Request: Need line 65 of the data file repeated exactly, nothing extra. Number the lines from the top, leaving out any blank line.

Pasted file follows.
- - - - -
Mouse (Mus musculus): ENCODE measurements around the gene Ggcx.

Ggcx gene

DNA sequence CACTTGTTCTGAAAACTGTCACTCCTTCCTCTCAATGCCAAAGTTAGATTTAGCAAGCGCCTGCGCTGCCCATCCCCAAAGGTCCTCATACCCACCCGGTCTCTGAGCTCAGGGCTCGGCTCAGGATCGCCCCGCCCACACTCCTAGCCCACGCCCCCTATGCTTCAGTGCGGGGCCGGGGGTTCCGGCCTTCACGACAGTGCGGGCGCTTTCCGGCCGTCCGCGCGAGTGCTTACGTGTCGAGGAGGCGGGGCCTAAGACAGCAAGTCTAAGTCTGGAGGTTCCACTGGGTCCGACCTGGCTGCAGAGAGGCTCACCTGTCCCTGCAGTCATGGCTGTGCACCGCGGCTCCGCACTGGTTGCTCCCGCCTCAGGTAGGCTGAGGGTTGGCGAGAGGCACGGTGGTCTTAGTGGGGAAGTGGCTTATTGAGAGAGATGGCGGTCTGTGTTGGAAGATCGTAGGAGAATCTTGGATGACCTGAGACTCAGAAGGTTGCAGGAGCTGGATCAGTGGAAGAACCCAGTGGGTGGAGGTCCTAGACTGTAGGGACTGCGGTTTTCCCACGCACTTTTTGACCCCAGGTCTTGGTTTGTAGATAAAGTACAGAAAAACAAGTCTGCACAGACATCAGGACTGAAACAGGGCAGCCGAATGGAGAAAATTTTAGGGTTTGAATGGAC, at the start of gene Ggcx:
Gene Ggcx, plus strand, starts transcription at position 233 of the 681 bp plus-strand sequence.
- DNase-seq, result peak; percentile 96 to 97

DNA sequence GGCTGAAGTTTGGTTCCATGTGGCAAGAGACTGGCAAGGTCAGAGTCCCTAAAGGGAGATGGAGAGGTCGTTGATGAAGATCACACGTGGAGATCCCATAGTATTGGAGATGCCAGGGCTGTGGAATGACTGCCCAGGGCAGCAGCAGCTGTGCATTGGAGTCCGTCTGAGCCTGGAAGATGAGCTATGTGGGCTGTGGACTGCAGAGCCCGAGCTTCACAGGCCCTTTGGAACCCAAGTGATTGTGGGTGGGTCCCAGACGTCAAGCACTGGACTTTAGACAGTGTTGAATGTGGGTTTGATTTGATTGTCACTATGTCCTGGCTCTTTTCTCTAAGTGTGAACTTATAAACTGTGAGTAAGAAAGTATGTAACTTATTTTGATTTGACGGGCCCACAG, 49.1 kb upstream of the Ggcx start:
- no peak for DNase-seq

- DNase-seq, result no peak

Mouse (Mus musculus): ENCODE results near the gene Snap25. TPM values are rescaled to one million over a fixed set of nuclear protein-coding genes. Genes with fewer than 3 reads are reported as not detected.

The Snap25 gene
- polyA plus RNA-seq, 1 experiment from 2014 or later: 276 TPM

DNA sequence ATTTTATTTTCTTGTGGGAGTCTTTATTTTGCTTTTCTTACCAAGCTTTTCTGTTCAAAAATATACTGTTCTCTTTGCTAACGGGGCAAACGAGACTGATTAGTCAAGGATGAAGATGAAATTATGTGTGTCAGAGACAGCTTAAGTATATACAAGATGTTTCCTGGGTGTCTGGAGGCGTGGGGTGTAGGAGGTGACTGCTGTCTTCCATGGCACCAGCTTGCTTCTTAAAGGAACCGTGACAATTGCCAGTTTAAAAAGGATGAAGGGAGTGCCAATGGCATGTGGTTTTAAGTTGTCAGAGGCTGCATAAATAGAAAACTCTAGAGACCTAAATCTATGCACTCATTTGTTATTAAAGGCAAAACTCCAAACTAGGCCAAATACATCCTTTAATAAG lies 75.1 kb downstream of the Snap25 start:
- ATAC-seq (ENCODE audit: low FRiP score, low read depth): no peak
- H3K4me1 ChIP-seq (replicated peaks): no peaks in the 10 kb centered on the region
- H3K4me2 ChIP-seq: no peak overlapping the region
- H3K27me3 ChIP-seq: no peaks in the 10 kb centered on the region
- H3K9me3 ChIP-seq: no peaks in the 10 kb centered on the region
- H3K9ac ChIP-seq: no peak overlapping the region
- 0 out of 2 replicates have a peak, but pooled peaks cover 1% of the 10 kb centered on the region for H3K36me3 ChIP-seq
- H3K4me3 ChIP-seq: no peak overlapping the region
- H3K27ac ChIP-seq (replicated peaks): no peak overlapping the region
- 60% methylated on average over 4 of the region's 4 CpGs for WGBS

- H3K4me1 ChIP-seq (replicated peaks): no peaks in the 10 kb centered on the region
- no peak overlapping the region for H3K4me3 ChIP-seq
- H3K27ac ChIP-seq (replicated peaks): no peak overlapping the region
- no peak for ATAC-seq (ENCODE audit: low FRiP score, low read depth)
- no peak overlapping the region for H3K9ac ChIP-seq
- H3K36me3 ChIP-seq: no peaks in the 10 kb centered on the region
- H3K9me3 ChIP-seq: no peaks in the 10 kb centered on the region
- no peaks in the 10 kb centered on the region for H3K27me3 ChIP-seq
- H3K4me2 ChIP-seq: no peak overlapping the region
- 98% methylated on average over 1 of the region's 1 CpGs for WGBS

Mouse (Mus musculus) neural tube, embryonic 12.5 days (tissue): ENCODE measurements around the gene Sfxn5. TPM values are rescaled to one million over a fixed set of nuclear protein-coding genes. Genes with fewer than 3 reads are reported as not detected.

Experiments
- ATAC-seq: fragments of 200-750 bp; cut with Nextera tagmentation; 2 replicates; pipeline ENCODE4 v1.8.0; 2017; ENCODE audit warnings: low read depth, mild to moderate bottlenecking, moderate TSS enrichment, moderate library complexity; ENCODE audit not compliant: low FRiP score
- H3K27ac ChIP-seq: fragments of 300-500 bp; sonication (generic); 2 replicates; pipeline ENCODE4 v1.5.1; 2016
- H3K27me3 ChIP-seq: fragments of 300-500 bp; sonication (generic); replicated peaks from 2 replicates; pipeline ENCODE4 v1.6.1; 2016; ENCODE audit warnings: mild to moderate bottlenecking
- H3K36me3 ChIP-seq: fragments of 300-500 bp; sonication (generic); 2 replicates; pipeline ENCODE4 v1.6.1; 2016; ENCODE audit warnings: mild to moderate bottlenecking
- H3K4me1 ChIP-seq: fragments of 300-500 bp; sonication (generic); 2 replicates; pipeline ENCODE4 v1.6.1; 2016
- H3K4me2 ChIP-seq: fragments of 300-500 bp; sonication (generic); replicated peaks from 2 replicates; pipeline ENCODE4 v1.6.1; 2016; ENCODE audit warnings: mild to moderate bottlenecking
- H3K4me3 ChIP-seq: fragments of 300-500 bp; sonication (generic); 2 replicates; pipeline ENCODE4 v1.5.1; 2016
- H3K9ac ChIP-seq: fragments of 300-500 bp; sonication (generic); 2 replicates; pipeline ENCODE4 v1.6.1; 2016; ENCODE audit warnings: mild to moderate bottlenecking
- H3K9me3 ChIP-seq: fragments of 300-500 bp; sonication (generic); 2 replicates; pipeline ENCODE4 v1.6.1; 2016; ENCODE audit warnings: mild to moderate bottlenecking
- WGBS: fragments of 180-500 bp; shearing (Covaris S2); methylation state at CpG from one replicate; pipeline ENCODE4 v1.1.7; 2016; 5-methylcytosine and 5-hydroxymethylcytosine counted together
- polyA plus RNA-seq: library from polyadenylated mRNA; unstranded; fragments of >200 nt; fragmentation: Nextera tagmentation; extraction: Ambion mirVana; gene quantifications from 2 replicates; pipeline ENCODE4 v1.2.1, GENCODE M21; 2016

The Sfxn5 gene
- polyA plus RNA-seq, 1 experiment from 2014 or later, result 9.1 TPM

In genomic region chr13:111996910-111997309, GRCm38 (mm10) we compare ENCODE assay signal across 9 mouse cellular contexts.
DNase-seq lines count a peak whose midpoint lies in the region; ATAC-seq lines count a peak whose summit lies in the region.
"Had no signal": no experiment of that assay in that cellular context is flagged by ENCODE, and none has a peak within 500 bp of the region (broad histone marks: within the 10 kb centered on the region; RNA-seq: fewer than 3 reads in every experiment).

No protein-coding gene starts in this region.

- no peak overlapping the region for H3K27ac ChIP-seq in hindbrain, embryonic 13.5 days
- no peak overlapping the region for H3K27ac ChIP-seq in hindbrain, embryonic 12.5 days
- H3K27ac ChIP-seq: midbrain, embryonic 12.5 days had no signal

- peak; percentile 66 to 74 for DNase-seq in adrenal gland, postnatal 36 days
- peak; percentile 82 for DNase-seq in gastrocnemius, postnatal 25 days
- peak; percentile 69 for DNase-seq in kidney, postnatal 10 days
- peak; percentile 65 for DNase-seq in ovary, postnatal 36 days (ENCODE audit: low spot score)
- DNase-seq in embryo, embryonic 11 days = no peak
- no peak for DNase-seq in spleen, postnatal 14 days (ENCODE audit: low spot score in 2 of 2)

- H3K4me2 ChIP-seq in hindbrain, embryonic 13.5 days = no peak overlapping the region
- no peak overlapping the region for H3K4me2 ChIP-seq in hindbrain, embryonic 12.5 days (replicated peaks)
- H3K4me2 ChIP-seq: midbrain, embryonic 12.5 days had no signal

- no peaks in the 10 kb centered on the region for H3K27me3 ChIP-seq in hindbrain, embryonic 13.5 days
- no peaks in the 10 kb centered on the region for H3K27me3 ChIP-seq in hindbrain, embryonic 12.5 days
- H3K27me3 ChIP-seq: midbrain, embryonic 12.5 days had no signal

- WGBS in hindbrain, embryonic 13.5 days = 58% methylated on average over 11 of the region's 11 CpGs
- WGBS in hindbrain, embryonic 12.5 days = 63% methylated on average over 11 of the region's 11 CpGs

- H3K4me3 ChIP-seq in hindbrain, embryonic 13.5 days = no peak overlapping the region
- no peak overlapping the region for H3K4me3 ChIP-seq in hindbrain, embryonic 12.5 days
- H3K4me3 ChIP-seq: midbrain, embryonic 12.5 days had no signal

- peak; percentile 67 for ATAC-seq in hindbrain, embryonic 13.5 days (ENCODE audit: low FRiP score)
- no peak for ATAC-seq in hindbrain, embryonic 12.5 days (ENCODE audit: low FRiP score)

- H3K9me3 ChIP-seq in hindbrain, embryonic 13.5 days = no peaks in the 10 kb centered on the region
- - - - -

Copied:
- no peaks in the 10 kb centered on the region for H3K27me3 ChIP-seq in hindbrain, embryonic 12.5 days